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Wyłącznie Tła Akcji Czyli Kobieta To Idealistyczna Współczesnych Nie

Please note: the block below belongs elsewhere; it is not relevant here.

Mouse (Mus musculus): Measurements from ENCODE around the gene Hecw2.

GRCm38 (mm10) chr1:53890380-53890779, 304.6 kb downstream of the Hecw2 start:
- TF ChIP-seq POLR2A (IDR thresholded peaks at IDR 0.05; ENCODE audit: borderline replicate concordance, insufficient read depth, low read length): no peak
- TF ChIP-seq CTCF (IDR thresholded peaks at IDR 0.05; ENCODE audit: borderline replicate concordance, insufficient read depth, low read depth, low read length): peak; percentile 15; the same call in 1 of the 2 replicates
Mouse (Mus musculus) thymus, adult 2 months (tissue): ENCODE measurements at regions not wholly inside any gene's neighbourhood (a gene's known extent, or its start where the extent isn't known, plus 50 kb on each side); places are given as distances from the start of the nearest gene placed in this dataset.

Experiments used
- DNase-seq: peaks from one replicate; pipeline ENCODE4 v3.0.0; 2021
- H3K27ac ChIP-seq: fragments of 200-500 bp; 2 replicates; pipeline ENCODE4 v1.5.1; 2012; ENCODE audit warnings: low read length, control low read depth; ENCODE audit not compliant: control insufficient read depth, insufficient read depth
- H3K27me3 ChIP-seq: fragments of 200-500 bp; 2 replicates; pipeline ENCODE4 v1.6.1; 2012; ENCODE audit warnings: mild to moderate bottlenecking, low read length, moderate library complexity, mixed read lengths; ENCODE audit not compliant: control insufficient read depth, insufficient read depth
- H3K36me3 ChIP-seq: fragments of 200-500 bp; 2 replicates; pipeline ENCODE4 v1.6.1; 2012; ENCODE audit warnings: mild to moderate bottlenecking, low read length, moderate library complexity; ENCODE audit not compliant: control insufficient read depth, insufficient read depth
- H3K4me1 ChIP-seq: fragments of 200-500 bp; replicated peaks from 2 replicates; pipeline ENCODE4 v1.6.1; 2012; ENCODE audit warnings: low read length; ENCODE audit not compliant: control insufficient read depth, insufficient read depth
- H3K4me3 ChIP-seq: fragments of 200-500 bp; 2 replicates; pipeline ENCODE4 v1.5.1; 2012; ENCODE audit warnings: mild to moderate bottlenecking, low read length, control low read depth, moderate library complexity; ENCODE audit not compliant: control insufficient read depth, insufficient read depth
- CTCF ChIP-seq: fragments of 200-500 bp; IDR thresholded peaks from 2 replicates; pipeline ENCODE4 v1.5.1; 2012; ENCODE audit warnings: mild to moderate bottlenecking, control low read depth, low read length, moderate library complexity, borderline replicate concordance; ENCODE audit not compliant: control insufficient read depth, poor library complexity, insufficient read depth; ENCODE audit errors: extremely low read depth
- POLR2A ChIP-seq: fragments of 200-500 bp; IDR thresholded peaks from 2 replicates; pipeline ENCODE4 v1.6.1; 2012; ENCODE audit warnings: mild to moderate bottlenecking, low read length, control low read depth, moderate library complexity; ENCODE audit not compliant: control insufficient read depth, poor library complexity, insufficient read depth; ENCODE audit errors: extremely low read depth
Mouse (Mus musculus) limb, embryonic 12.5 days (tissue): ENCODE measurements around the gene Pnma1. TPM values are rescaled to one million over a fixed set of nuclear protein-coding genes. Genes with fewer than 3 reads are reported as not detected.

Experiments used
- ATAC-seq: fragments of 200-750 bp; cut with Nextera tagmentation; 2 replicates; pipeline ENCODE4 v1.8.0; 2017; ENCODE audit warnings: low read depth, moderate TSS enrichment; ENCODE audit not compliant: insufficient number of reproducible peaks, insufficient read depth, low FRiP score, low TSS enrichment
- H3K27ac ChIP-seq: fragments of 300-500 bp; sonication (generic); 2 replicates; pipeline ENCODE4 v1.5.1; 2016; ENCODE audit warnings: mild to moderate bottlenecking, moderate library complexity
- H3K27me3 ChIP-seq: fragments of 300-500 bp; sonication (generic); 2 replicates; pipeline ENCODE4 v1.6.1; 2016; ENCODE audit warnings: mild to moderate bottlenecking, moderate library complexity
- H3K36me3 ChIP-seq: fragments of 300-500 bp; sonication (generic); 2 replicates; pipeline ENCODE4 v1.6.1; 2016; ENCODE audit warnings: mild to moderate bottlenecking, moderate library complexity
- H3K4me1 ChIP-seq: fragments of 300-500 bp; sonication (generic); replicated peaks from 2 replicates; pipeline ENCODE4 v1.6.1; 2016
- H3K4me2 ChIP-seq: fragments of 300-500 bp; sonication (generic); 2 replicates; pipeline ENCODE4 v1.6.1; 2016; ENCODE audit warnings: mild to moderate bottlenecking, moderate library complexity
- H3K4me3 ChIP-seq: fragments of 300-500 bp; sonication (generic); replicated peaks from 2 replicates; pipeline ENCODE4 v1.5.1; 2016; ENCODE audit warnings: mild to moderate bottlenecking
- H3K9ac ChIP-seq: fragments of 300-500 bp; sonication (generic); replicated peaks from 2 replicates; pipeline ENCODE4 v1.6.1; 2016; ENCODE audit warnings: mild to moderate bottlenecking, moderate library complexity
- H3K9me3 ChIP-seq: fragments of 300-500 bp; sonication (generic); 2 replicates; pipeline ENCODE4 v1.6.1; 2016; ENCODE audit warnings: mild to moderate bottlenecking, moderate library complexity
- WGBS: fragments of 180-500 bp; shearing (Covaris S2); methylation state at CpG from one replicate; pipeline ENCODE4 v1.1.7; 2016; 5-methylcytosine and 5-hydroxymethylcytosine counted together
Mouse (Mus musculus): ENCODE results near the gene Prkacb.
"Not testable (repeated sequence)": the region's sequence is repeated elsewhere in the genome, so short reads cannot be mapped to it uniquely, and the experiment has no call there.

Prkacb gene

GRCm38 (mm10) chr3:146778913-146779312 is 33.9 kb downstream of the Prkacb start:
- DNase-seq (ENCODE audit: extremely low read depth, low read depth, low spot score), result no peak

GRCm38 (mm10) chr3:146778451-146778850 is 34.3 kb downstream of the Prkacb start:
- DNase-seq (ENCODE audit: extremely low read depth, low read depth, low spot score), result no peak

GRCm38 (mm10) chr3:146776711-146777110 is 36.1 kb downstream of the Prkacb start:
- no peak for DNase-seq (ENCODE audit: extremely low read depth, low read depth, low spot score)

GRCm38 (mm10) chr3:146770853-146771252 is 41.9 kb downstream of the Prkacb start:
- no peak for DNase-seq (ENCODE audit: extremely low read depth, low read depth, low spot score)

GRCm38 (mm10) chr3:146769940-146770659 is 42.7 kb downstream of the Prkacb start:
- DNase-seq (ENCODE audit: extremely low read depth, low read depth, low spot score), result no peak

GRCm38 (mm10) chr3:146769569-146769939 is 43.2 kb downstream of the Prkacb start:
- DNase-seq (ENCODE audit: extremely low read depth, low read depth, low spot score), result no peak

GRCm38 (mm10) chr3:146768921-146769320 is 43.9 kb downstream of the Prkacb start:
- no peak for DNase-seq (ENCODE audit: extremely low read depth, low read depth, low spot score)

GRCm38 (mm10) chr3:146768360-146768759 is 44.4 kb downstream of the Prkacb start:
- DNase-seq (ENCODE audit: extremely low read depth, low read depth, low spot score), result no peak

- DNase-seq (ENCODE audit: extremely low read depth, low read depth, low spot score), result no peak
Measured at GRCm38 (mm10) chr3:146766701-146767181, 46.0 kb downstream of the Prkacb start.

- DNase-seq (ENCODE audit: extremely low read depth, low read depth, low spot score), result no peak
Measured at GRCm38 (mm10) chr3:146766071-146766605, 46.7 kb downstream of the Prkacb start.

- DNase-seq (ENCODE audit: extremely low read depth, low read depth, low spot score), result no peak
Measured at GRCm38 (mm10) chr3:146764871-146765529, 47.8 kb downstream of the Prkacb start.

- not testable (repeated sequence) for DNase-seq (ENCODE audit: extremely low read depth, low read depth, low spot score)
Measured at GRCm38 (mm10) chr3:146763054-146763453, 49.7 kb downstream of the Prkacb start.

Fale poskramiają jego pół serio i życia nie ironii razy ever $4 million but this year they lost money $57. Their investors, the debenture holders, are shocked, even though is gaining national traction. placates them by giving them a fixed conversion rate on stock for five years, and he thinks he'll never want to go public and have to deal with thousands of shareholders. As expected, Onitsuka files a suit for breach of contract Japan. They file quickly against them the United States. is deposed, and some facts 't look great, like his memo about hiring a spy Onitsuka, and stealing Kitami's folder from his briefcase to find he was courting distributors. Despite this, has a legal team he trusts and who insist they're going to win, just as though they were rooting for a sports team. Another problem is creating enough supply to meet the massive demand for their shoes. Their factories are churning out shoes reliably, unlike with Onitsuka, but it's hard to ramp up supply without taking on inventory risk. is already walking a fine line of profitability, and any missed shipment would delay payment to Nissho, which would cut down their ability to borrow, which would turn delay their next factory order. has idea what if they go to retailers and ask for large upfront orders 6 months advance with big discounts, up to 7%? At first the retailers are hesitant, but they turn around when unveils a few flashy new shoes, like updated Bruin and new Cortezes. even the stragglers desperately sign up to avoid being locked out. and have their second child, Bruins from the early 70s The trial with Onitsuka begins Portland on the matter of breach of contract and ownership of trademarks. Over several days, members of Blue Ribbon and Onitsuka are interviewed as witnesses. The stance of Onitsuka is that Blue Ribbon had always engineered a con, employing spies and deception to string them along until they could cut Onitsuka out. Blue Ribbon has a path to winning. Knight gives questionable testimony about stealing from Kitami's briefcase and nurturing a spy within Onitsuka A former store manager, Bork, has turned traitor and joined Kitami's team, and he feeds them surgical questions to expose Blue Ribbon's operations. Bowerman, out of contempt, hasn't prepared and fumbles through his testimony. And Kitami lies about his movements, claiming he was only exploring distributors for market research, and the idea for Onitsuka to buy Blue Ribbon came from Knight. But there are silver linings. Iwano, Kitami's assistant, testifies honestly that there was a fixed plan to break Blue Ribbon's contract, and Kitami had discussed it times. And Kitami suspiciously requests a translator despite his fluent English, and even corrects the translator English a few times. and the Blue Ribbon legal team are ecstatic. They weren't expecting a win. A week after the ruling, Onitsuka pre-empts the judge's damages by offering a settlement of $400. Blue Ribbon takes the deal. They sign the papers with Kitami present, and as they leave they take the same elevator down. Surely Washington and Cornwallis weren't forced to ride the same horse away from Yorktown, muses. The lead attorney on the case, Strasser, impresses much that they recruit him to be -house counsel for Blue Ribbon.Strasser The issue of the year is manufacturing by working with Japanese factories, Blue Ribbon was subject to currency and labor cost fluctuations. They needed new factories new countries. Taiwan seemed obvious, but they were still ramping up their quality. Puerto was their second option, and despite the poorer quality they plan to take raw materials Puerto and assemble shoes New England. having just moved to Oregon at 's behest, is now tasked with managing the New England factory. He complains but knows that he can trust no one to do the job, he moves back cross-country. This year, is on path to $8 million sales. Beating seems like a possibility at this point. They open more stores and make more deals. They sign more endorsements, but Pre is still their top endorser. We'll always have Pre, says. Financially, Knight constantly pushes the pedal to the metal. He knows there is huge demand for shoes, and he can't sell them quickly enough. why limit factory orders to go the black, when you know the demand is out there? He doesn't this as reckless the demand is there. This means Blue Ribbon lives check to check, barely making their monthly payments to the Bank of California and Nissho. Just one late payment to Blue Ribbon, and the whole tower might crumble. And one day, that one check from a retailer is late. They're $75 short, out of a total $1 million, to pay Nissho. To make it work, they deplete the bank accounts of all their retail stores and factories. Then the factory workers' paychecks bounce. And their creditors' checks bounce. Then Bank of California tells them they no longer want Blue Ribbon's business, they're freezing their funds, and they've contacted the FBI, since it looks like fraud to them. Knight takes all this to Nissho. They're sympathetic, knowing that businesses run on float, but they insist on